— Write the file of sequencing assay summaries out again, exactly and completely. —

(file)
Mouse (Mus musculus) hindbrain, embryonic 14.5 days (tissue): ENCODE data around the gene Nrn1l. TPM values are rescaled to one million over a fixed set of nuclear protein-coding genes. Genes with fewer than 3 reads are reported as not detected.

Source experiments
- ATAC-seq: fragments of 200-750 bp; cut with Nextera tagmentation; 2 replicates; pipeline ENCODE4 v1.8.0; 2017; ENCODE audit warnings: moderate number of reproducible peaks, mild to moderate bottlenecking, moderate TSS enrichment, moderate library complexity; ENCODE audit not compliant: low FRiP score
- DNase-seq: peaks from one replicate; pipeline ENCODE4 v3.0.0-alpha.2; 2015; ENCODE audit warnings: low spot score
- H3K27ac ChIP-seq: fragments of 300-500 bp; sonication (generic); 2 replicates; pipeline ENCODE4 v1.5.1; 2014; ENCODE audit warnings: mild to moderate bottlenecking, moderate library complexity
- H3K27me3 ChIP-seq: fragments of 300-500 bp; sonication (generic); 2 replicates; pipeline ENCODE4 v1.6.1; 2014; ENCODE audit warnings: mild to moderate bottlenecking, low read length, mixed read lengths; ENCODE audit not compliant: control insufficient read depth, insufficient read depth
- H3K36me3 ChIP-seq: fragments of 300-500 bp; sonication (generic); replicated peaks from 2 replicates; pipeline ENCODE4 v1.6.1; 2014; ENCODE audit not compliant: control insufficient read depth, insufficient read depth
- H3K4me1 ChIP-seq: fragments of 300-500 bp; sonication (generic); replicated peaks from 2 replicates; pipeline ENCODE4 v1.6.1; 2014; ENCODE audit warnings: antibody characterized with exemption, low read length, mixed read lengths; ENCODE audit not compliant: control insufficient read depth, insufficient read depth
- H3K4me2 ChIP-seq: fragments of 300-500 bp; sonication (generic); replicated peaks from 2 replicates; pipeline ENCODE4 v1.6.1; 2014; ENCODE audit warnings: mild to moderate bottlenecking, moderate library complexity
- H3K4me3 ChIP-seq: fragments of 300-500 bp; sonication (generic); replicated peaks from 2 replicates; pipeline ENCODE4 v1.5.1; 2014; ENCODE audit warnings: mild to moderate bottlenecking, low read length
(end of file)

Mouse (Mus musculus) hindbrain, embryonic 14.5 days (tissue): ENCODE data around the gene Nrn1l. TPM values are rescaled to one million over a fixed set of nuclear protein-coding genes. Genes with fewer than 3 reads are reported as not detected.

Source experiments
- ATAC-seq: fragments of 200-750 bp; cut with Nextera tagmentation; 2 replicates; pipeline ENCODE4 v1.8.0; 2017; ENCODE audit warnings: moderate number of reproducible peaks, mild to moderate bottlenecking, moderate TSS enrichment, moderate library complexity; ENCODE audit not compliant: low FRiP score
- DNase-seq: peaks from one replicate; pipeline ENCODE4 v3.0.0-alpha.2; 2015; ENCODE audit warnings: low spot score
- H3K27ac ChIP-seq: fragments of 300-500 bp; sonication (generic); 2 replicates; pipeline ENCODE4 v1.5.1; 2014; ENCODE audit warnings: mild to moderate bottlenecking, moderate library complexity
- H3K27me3 ChIP-seq: fragments of 300-500 bp; sonication (generic); 2 replicates; pipeline ENCODE4 v1.6.1; 2014; ENCODE audit warnings: mild to moderate bottlenecking, low read length, mixed read lengths; ENCODE audit not compliant: control insufficient read depth, insufficient read depth
- H3K36me3 ChIP-seq: fragments of 300-500 bp; sonication (generic); replicated peaks from 2 replicates; pipeline ENCODE4 v1.6.1; 2014; ENCODE audit not compliant: control insufficient read depth, insufficient read depth
- H3K4me1 ChIP-seq: fragments of 300-500 bp; sonication (generic); replicated peaks from 2 replicates; pipeline ENCODE4 v1.6.1; 2014; ENCODE audit warnings: antibody characterized with exemption, low read length, mixed read lengths; ENCODE audit not compliant: control insufficient read depth, insufficient read depth
- H3K4me2 ChIP-seq: fragments of 300-500 bp; sonication (generic); replicated peaks from 2 replicates; pipeline ENCODE4 v1.6.1; 2014; ENCODE audit warnings: mild to moderate bottlenecking, moderate library complexity
- H3K4me3 ChIP-seq: fragments of 300-500 bp; sonication (generic); replicated peaks from 2 replicates; pipeline ENCODE4 v1.5.1; 2014; ENCODE audit warnings: mild to moderate bottlenecking, low read length